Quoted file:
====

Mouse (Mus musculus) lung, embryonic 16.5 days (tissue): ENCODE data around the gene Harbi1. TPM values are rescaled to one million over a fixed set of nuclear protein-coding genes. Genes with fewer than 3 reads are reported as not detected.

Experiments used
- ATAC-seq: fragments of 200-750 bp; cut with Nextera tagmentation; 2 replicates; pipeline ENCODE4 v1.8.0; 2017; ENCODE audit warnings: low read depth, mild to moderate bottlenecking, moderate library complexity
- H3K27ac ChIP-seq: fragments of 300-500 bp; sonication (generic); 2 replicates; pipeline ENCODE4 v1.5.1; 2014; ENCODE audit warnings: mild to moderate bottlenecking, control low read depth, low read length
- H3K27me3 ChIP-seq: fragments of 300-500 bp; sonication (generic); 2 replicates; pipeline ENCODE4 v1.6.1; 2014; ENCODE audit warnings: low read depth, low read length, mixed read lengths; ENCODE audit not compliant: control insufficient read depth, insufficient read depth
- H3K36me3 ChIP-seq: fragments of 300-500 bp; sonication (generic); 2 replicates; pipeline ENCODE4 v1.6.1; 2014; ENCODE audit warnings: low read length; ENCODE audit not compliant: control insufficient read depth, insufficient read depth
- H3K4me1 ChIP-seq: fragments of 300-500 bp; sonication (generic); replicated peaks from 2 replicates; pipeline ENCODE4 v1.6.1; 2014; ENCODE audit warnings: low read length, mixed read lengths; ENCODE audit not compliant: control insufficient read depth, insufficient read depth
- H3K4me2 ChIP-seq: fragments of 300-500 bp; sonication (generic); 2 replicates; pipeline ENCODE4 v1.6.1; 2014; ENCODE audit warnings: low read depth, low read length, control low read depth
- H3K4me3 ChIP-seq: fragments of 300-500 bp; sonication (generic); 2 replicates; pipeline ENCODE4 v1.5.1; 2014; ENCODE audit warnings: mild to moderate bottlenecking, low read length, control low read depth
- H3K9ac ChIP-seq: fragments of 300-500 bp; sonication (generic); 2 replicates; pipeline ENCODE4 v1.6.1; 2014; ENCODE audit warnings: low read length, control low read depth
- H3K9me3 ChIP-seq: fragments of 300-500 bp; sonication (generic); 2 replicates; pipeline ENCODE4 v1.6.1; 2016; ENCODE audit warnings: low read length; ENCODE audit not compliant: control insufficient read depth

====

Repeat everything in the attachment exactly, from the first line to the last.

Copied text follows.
Mouse (Mus musculus) lung, embryonic 16.5 days (tissue): ENCODE data around the gene Harbi1. TPM values are rescaled to one million over a fixed set of nuclear protein-coding genes. Genes with fewer than 3 reads are reported as not detected.

Experiments used
- ATAC-seq: fragments of 200-750 bp; cut with Nextera tagmentation; 2 replicates; pipeline ENCODE4 v1.8.0; 2017; ENCODE audit warnings: low read depth, mild to moderate bottlenecking, moderate library complexity
- H3K27ac ChIP-seq: fragments of 300-500 bp; sonication (generic); 2 replicates; pipeline ENCODE4 v1.5.1; 2014; ENCODE audit warnings: mild to moderate bottlenecking, control low read depth, low read length
- H3K27me3 ChIP-seq: fragments of 300-500 bp; sonication (generic); 2 replicates; pipeline ENCODE4 v1.6.1; 2014; ENCODE audit warnings: low read depth, low read length, mixed read lengths; ENCODE audit not compliant: control insufficient read depth, insufficient read depth
- H3K36me3 ChIP-seq: fragments of 300-500 bp; sonication (generic); 2 replicates; pipeline ENCODE4 v1.6.1; 2014; ENCODE audit warnings: low read length; ENCODE audit not compliant: control insufficient read depth, insufficient read depth
- H3K4me1 ChIP-seq: fragments of 300-500 bp; sonication (generic); replicated peaks from 2 replicates; pipeline ENCODE4 v1.6.1; 2014; ENCODE audit warnings: low read length, mixed read lengths; ENCODE audit not compliant: control insufficient read depth, insufficient read depth
- H3K4me2 ChIP-seq: fragments of 300-500 bp; sonication (generic); 2 replicates; pipeline ENCODE4 v1.6.1; 2014; ENCODE audit warnings: low read depth, low read length, control low read depth
- H3K4me3 ChIP-seq: fragments of 300-500 bp; sonication (generic); 2 replicates; pipeline ENCODE4 v1.5.1; 2014; ENCODE audit warnings: mild to moderate bottlenecking, low read length, control low read depth
- H3K9ac ChIP-seq: fragments of 300-500 bp; sonication (generic); 2 replicates; pipeline ENCODE4 v1.6.1; 2014; ENCODE audit warnings: low read length, control low read depth
- H3K9me3 ChIP-seq: fragments of 300-500 bp; sonication (generic); 2 replicates; pipeline ENCODE4 v1.6.1; 2016; ENCODE audit warnings: low read length; ENCODE audit not compliant: control insufficient read depth